Partnerships can be multi-faceted, with collaborations among PSUs, companies, Government and civil society. While PSUs, for example, hold enormous CSR budget at their disposal, they constantly struggle with lack of social development expertise, timely implementation, etc. Recently, eight oil sector PSUs, have jointly set up a model skill development center with all amenities to provide skill training for oil sector jobs and imparting entrepreneurship skills.

CII, through CII Foundation (CIIF), has been playing a proactive role in facilitating collaborative CSR projects. One of CIIF’s recent interventions on Crop Residue Management has particularly seen successful collaborations between Government departments, five companies, Society of Indian Automobile Manufacturers (SIAM), expert institutions and farmer groups. The project engaged over 3000 farmers across 19 villages in Patiala and Ludhiana districts, resulting in over 12000 acres of land (75 per cent) becoming stubble burning free, compared to 3.5 per cent in the previous season. The fact that more than 80 per cent farmers adopted the alternate technology to burning signifies the impact of the initiative.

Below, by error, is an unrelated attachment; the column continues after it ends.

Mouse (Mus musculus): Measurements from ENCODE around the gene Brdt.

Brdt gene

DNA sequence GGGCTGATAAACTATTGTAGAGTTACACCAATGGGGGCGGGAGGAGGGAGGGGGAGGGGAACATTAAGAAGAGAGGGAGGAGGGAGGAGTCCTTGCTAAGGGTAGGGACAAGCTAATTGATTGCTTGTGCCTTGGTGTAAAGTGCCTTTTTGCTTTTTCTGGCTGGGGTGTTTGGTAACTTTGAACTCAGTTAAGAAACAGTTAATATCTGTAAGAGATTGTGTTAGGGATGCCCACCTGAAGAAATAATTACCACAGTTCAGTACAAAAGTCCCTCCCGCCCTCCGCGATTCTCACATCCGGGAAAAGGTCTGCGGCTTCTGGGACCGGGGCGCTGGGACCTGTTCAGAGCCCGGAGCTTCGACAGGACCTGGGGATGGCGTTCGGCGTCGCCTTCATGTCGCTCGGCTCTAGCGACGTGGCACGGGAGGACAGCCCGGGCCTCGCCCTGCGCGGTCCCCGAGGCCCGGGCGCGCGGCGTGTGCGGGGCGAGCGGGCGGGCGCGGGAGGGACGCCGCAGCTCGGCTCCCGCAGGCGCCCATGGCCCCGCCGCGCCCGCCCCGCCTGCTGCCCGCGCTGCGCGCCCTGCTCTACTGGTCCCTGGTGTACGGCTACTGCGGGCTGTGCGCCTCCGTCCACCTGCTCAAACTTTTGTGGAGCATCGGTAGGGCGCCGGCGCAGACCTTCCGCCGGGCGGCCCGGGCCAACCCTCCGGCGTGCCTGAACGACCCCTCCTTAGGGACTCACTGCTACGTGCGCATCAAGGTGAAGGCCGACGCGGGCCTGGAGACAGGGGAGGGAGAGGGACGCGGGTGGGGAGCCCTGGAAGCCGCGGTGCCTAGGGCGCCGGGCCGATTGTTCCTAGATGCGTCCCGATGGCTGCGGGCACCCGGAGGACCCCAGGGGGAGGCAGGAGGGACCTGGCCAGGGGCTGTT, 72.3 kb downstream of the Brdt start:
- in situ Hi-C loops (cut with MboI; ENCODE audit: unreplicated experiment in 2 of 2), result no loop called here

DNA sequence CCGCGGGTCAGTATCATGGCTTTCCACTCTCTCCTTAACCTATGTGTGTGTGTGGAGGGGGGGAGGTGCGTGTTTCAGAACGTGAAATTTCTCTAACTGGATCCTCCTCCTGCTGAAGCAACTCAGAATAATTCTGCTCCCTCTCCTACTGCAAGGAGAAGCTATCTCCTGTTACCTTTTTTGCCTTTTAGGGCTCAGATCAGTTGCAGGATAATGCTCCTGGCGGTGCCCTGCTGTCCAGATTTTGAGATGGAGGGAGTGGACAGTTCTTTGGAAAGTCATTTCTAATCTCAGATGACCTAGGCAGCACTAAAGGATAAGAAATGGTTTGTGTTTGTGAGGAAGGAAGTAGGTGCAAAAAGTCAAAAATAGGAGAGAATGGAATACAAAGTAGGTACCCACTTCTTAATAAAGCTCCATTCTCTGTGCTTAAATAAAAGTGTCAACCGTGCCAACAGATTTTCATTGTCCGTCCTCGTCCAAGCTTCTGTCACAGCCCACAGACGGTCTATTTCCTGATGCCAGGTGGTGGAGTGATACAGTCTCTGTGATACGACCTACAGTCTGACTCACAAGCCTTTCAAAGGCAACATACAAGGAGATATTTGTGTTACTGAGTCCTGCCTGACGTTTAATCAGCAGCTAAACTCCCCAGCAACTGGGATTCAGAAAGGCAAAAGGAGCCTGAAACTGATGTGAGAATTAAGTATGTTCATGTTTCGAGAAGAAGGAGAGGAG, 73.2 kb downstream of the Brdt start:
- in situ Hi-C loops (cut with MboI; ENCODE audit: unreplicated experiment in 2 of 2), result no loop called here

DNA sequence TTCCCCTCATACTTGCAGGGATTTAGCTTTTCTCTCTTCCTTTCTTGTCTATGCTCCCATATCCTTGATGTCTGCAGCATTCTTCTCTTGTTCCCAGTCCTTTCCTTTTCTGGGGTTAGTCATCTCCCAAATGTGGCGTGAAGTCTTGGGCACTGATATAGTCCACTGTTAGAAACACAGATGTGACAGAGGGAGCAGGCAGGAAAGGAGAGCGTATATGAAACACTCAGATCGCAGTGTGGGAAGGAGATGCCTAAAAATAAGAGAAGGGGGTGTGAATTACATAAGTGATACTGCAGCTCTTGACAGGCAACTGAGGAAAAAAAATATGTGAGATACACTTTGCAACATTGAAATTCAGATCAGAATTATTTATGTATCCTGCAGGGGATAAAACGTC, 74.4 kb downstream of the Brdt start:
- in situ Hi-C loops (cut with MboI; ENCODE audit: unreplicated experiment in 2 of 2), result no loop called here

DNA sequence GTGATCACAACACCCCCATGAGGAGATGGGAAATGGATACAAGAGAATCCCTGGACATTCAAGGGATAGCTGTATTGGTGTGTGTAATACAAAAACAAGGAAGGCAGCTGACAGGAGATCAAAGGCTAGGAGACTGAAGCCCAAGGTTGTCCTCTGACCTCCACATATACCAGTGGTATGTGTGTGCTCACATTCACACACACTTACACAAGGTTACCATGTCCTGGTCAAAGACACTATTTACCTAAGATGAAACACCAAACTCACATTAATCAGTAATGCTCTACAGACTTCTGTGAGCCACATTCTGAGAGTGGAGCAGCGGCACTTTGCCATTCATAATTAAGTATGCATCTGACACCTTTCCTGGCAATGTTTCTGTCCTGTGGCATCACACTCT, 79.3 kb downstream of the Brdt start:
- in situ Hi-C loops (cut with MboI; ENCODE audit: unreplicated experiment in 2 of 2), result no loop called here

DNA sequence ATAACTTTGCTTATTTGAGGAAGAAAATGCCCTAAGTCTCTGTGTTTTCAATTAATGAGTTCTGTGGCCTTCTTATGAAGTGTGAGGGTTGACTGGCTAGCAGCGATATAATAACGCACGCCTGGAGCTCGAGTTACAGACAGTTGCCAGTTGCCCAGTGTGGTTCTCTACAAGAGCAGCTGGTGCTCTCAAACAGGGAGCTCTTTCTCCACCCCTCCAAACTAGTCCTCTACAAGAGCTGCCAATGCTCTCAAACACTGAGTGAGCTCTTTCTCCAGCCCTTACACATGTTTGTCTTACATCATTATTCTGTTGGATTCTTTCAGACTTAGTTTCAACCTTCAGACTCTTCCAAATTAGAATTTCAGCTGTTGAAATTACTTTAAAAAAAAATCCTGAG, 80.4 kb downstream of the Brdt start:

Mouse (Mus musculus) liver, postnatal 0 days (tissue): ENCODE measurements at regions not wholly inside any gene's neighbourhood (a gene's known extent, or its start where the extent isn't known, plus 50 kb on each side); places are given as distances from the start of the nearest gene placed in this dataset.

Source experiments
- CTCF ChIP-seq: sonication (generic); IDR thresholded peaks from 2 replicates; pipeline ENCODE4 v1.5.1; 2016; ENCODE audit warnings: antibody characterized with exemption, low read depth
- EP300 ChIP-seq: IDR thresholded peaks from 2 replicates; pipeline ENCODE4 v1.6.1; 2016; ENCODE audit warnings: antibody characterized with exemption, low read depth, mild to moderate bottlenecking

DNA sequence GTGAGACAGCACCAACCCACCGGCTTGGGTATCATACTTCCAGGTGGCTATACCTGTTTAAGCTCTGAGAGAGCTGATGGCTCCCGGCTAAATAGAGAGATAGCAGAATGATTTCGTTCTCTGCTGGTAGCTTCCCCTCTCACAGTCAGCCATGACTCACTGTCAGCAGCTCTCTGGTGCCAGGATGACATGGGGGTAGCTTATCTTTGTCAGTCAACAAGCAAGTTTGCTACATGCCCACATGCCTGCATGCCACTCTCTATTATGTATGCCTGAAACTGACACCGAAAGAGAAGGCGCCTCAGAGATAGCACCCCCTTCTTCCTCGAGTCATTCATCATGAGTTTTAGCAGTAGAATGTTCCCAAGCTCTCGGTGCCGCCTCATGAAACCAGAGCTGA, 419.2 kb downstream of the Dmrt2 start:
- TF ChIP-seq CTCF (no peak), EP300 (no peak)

Third, focus on the unconventional CSR sectors. Since years, Education and healthcare have been receiving the maximum share of corporate funds. According to the CII CSR Tracker 2017, CSR funds in Education and Health sector amounted to about 60 per cent of the total CSR spends in the year 2017. While most companies continue to spend their CSR funds in the tried and tested areas and approaches, few of them have successfully endeavored to explore the unconventional areas including sports, national heritage, art & culture etc. Reliance Foundation has been leveraging Sports for development. Reliance engages potential children in government schools, identifies talent, provides training and organizes camps at district, state and national level. The Foundation handholds children up to the age of 16 years.